So where am I going wrong and is it possible/practicable with the Eureka to switch between the 2 extremes consistently?

 

All advice will be much appreciated - especially before I pick up the next half kilo of beans tomorrow. Let me say that my wife is not impressed at the moment!

 

Cheers

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Right! The Mignon, once dialed in is very accurate and will only need very small adjustments. that said, t is not the best machine for switching between fine and coarse grinds. To get it set for espresso, not knowing where it is now, turn the dial one full revolution and try to pull a shot. I do not know what espresso machine you have, but the grind usually wants to be very fine, more of a powder than a sand type particle. try ans tamp to the same weight and pull a shot. I dose at 20 gms for a double, but many go less than that. Depending on your machine, you might have pre-infusion but as a guide, from flicking whatever switch you have, if you can pull your shot in 25 seconds you are about there. The difference between 25 and 30 seconds presuming your beans are the same and you tamp the same, is a microscopic adjustment on thee wheel, not a 1/4 turn!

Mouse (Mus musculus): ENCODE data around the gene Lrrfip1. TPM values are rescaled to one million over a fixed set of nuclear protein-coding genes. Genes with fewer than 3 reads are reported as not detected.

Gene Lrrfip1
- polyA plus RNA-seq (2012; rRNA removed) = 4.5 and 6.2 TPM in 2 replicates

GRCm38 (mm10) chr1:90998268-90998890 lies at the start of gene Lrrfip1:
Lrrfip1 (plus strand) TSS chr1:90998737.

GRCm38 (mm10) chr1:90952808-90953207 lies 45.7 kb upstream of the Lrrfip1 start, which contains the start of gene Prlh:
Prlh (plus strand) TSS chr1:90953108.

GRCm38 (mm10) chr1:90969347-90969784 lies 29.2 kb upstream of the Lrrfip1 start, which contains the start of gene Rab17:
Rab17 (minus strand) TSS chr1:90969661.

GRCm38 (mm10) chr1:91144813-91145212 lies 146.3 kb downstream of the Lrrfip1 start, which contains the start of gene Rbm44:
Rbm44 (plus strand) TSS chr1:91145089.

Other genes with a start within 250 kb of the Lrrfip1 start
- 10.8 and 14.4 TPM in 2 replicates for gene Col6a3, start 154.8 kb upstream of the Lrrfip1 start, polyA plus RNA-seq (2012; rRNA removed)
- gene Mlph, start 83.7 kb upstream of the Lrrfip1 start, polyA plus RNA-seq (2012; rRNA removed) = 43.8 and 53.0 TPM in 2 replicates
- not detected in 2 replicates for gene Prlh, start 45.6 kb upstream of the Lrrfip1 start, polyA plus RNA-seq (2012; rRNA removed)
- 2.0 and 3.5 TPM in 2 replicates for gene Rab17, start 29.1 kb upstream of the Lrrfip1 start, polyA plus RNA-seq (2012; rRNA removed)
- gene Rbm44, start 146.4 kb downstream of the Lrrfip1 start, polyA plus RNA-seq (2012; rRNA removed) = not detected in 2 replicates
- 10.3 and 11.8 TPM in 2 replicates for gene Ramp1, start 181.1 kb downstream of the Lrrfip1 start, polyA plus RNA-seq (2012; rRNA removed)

Keep doing this until you reach the 25 to 30 second (maximum) time. But, there are so many variables. Depending on the beans you are using, they might be supermarket specials, it is highly unlikely that you will ever pull a decent shot from them. A good roaster will tell you to consume your beans within 30 days of them being roasted, or once the bg has been opened, several days. the stuff on supermarket shelves will have a shelf life of many months. How is that possible? And as soon as they are exposed to air, they start to stale.

Anyway, please ask anything and I am sure the helpful people on here will chuck their own views in!


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Thanks again. You not sleeping either?

 

Just to fill in a few of the variables/queries for you.

 

My machine is a Gaggia Classic. My tamper is an Espro, which is one of those wizard ones which tells you when you have applied 30lb pressure - so I believe that my tamping weight is pretty standard.